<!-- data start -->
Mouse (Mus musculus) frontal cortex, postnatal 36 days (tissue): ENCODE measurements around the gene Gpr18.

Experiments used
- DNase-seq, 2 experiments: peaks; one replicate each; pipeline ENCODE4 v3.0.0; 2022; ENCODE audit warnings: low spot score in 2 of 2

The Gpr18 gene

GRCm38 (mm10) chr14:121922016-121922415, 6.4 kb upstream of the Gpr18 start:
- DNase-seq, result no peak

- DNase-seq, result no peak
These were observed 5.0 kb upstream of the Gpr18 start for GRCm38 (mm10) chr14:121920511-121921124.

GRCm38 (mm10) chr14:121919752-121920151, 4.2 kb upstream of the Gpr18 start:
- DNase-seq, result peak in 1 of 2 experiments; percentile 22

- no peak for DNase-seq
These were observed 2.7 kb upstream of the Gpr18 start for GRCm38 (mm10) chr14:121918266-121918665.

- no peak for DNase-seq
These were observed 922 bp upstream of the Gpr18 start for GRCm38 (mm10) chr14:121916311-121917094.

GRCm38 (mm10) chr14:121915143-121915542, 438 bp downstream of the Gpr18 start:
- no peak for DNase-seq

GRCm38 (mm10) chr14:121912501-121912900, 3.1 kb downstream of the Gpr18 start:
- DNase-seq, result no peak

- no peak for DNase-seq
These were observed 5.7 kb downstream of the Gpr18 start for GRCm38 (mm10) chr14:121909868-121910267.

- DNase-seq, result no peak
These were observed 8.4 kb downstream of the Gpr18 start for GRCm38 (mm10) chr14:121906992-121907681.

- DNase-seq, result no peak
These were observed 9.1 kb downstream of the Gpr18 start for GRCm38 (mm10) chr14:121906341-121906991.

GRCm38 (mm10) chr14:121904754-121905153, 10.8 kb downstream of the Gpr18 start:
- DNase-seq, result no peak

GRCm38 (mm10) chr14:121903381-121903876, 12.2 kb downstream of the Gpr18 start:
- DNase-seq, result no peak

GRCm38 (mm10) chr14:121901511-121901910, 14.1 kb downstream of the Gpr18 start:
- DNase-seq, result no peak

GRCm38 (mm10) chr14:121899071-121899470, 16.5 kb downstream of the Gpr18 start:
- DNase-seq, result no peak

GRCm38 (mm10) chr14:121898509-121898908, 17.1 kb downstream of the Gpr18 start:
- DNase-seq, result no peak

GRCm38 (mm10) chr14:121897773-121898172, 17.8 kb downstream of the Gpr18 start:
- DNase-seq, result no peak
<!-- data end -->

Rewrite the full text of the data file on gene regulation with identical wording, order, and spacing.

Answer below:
Mouse (Mus musculus) frontal cortex, postnatal 36 days (tissue): ENCODE measurements around the gene Gpr18.

Experiments used
- DNase-seq, 2 experiments: peaks; one replicate each; pipeline ENCODE4 v3.0.0; 2022; ENCODE audit warnings: low spot score in 2 of 2

The Gpr18 gene

GRCm38 (mm10) chr14:121922016-121922415, 6.4 kb upstream of the Gpr18 start:
- DNase-seq, result no peak

- DNase-seq, result no peak
These were observed 5.0 kb upstream of the Gpr18 start for GRCm38 (mm10) chr14:121920511-121921124.

GRCm38 (mm10) chr14:121919752-121920151, 4.2 kb upstream of the Gpr18 start:
- DNase-seq, result peak in 1 of 2 experiments; percentile 22

- no peak for DNase-seq
These were observed 2.7 kb upstream of the Gpr18 start for GRCm38 (mm10) chr14:121918266-121918665.

- no peak for DNase-seq
These were observed 922 bp upstream of the Gpr18 start for GRCm38 (mm10) chr14:121916311-121917094.

GRCm38 (mm10) chr14:121915143-121915542, 438 bp downstream of the Gpr18 start:
- no peak for DNase-seq

GRCm38 (mm10) chr14:121912501-121912900, 3.1 kb downstream of the Gpr18 start:
- DNase-seq, result no peak

- no peak for DNase-seq
These were observed 5.7 kb downstream of the Gpr18 start for GRCm38 (mm10) chr14:121909868-121910267.

- DNase-seq, result no peak
These were observed 8.4 kb downstream of the Gpr18 start for GRCm38 (mm10) chr14:121906992-121907681.

- DNase-seq, result no peak
These were observed 9.1 kb downstream of the Gpr18 start for GRCm38 (mm10) chr14:121906341-121906991.

GRCm38 (mm10) chr14:121904754-121905153, 10.8 kb downstream of the Gpr18 start:
- DNase-seq, result no peak

GRCm38 (mm10) chr14:121903381-121903876, 12.2 kb downstream of the Gpr18 start:
- DNase-seq, result no peak

GRCm38 (mm10) chr14:121901511-121901910, 14.1 kb downstream of the Gpr18 start:
- DNase-seq, result no peak

GRCm38 (mm10) chr14:121899071-121899470, 16.5 kb downstream of the Gpr18 start:
- DNase-seq, result no peak

GRCm38 (mm10) chr14:121898509-121898908, 17.1 kb downstream of the Gpr18 start:
- DNase-seq, result no peak

GRCm38 (mm10) chr14:121897773-121898172, 17.8 kb downstream of the Gpr18 start:
- DNase-seq, result no peak